After a year of establishment, most palms do not require supplemental irrigation except under severe drought conditions. However, they do benefit from regular fertilization with a slow-release palm fertilizer having an analysis of 8-2-12-4Mg or 8-0-12-4Mg. For more information about fertilizing palms in the landscape, refer to Fertilization of Field-Grown and Landscape Palms in Florida (https://edis.ifas.ufl.edu/ep261).

Palm Problems

Most palms are susceptible to one or more problems that may be important when selecting a particular species. For example, Canary Island date palms (https://edis.ifas.ufl.edu/pp139), queen palms, and Mexican fan palms (https://edis.ifas.ufl.edu/pp278) are highly susceptible to a lethal disease called Fusarium wilt. Date palms, such as Phoenix dactylifera (edible date) and P. sylvestris (wild date), and cabbage palms (Sabal palmetto) are highly susceptible to Texas Phoenix palm decline (https://edis.ifas.ufl.edu/pp163), a Central Florida relative of lethal yellowing (https://edis.ifas.ufl.edu/pp146), a disease that does not occur in Central Florida. On the other hand, all palms are susceptible to trunk rot diseases, such as Ganoderma butt rot (https://edis.ifas.ufl.edu/pp100) and Thielaviopsis trunk rot (https://edis.ifas.ufl.edu/pp143), so there are no species resistant to these diseases from which to select. Planting a wide variety of palm species or mixing palms with hardwood trees helps reduce the chances for a disease epidemic. All palms are susceptible to nutritional deficiencies (https://edis.ifas.ufl.edu/ep273), physiological disorders (https://edis.ifas.ufl.edu/ep263), and insect pests, but most of these problems are treatable. Finally, when growing palms in less than tropical climates, cold injury is a common recurring problem. For more information, please refer to Cold Damage on Palms (https://edis.ifas.ufl.edu/mg318).

Palm Species

Table 1 provides a list of palm species that generally grow well in Central Florida. While other species, including foxtail palm (Wodyetia bifurcata), pygmy date palm (Phoenix roebelenii), triangle palm (Dypsis decaryi), and Alexandra palm (Archonotophoenix alexandrae), are sometimes marketed in Central Florida and may survive with damage in some protected locations, they are not reliably hardy in most of the region.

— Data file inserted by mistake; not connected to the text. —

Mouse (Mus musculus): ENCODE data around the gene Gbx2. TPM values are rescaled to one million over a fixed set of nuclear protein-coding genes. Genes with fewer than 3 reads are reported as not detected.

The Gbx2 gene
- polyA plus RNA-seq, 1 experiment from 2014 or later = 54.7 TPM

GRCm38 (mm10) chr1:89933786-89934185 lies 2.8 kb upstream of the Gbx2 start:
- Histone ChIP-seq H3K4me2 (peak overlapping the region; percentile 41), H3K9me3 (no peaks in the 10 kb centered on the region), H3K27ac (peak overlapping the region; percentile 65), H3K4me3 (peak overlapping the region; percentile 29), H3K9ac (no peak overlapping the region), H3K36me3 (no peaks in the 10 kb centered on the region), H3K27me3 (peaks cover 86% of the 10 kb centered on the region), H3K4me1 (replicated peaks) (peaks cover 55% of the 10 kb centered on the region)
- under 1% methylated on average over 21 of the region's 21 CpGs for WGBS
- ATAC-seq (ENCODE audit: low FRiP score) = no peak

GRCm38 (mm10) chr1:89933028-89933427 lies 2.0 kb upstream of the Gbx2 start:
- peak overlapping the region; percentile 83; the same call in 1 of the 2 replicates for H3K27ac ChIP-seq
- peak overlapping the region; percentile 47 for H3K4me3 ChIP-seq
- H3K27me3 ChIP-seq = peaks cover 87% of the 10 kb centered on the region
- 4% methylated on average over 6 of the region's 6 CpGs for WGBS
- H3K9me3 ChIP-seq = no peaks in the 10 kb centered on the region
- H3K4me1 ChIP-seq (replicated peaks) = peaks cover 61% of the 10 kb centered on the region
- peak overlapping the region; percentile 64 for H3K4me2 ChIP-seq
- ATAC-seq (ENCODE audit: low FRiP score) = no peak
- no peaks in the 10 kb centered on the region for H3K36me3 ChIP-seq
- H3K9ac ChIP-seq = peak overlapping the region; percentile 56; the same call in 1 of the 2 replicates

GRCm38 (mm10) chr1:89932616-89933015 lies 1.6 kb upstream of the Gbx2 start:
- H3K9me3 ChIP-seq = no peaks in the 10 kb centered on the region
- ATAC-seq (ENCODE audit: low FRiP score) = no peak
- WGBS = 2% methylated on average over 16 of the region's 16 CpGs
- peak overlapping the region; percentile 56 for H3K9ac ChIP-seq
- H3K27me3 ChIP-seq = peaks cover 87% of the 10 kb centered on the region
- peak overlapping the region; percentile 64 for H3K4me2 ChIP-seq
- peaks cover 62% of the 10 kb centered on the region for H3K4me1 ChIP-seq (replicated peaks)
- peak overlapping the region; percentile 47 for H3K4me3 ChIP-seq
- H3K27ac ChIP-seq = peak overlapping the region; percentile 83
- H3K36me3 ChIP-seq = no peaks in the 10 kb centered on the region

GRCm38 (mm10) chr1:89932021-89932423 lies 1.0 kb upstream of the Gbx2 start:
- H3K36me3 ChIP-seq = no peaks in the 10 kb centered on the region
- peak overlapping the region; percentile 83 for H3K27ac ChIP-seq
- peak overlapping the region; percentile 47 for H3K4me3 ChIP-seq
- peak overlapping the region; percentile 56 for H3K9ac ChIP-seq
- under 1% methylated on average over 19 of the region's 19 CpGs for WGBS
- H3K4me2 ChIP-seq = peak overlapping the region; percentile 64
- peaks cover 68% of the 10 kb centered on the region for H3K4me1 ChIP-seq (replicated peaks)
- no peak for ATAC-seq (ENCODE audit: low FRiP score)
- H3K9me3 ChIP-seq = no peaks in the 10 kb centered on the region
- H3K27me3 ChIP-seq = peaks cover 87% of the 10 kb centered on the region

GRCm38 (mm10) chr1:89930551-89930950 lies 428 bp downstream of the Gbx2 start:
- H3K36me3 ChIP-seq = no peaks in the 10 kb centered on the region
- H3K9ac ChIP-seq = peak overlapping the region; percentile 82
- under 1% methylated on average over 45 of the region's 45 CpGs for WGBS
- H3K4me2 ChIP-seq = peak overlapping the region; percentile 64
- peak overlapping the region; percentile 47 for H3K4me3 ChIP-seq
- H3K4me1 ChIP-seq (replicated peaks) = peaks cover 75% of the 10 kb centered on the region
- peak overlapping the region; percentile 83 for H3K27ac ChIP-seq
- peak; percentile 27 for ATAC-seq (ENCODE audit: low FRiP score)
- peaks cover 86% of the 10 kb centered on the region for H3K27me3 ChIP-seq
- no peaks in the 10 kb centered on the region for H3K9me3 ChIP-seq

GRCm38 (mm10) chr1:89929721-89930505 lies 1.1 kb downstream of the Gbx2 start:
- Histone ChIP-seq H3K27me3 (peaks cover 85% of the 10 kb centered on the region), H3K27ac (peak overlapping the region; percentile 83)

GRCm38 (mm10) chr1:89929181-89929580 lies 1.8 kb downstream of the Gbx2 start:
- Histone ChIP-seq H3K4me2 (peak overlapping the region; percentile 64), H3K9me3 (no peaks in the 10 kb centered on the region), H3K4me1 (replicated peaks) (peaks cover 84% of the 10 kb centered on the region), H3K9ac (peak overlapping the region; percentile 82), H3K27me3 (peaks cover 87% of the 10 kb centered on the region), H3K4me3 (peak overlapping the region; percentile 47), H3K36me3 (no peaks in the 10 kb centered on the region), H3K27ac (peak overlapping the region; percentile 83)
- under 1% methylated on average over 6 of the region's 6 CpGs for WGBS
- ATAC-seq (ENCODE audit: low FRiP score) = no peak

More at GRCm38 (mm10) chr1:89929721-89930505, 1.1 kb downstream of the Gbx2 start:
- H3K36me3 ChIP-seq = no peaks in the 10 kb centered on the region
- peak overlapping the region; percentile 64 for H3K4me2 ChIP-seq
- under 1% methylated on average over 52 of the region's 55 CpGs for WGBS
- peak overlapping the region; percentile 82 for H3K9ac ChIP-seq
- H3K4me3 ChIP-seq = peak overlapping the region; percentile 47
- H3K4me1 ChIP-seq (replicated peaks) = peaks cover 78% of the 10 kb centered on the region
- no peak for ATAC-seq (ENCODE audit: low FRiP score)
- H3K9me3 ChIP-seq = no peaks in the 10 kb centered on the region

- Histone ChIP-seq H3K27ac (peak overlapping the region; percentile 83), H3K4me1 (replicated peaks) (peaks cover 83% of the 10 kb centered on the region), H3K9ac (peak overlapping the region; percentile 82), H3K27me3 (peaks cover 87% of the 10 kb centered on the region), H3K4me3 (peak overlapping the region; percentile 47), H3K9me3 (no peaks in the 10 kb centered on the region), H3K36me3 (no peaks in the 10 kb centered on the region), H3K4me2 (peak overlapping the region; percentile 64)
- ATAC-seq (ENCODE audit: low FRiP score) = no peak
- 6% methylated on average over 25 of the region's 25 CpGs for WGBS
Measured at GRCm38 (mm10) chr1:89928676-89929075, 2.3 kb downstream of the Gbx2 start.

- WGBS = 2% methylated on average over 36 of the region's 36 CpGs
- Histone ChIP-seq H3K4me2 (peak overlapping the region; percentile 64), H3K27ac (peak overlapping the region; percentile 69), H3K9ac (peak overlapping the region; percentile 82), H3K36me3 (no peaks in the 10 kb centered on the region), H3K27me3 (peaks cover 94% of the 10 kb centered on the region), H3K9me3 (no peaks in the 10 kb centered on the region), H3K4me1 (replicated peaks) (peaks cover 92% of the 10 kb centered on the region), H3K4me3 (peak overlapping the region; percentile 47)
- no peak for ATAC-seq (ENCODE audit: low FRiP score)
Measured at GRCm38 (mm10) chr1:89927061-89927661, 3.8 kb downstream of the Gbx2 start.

Figure 1. Acoelorrhaphe wrightii
Figure 1.  Acoelorrhaphe wrightii
Credit: T. K. Broschat, UF/IFAS

Figure 2. Allagoptera arenaria
Figure 2.  Allagoptera arenaria
Credit: T. K. Broschat, UF/IFAS

Figure 3. Arenga engleri
Figure 3.  Arenga engleri
Credit: J. E. Davis, UF/IFAS

Figure 4. Bismarckia nobilis
Figure 4.  Bismarckia nobilis
Credit: T. K. Broschat, UF/IFAS

Figure 5. Butia capitata
Figure 5.  Butia capitata
Credit: T. K. Broschat, UF/IFAS

Figure 6. X Butiagrus nabonnandii
Figure 6.  X Butiagrus nabonnandii
Credit: J. E. Davis, UF/IFAS

Figure 7. Chamaedorea microspadix
Figure 7.  Chamaedorea microspadix
Credit: J. E. Davis, UF/IFAS

Figure 8. Chamaerops humilis
Figure 8.  Chamaerops humilis
Credit: T. K. Broschat, UF/IFAS

Figure 9. Copernicia alba
Figure 9.  Copernicia alba
Credit: J. E. Davis, UF/IFAS

Figure 10. Livistona australis
Figure 10.  Livistona australis
Credit: J. E. Davis, UF/IFAS

Figure 11. Livistona chinensis
Figure 11.  Livistona chinensis
Credit: T. K. Broschat, UF/IFAS

Figure 12. Livistona decora
Figure 12.  Livistona decora
Credit: T. K. Broschat, UF/IFAS

Figure 13. Livistona saribus
Figure 13.  Livistona saribus
Credit: J. E. Davis, UF/IFAS

Figure 14. Phoenix canariensis
Figure 14.  Phoenix canariensis
Credit: J. E. Davis, UF/IFAS

Figure 15. Phoenix dactylifera
Figure 15.  Phoenix dactylifera
Credit: J. E. Davis, UF/IFAS

Figure 16. Phoenix reclinata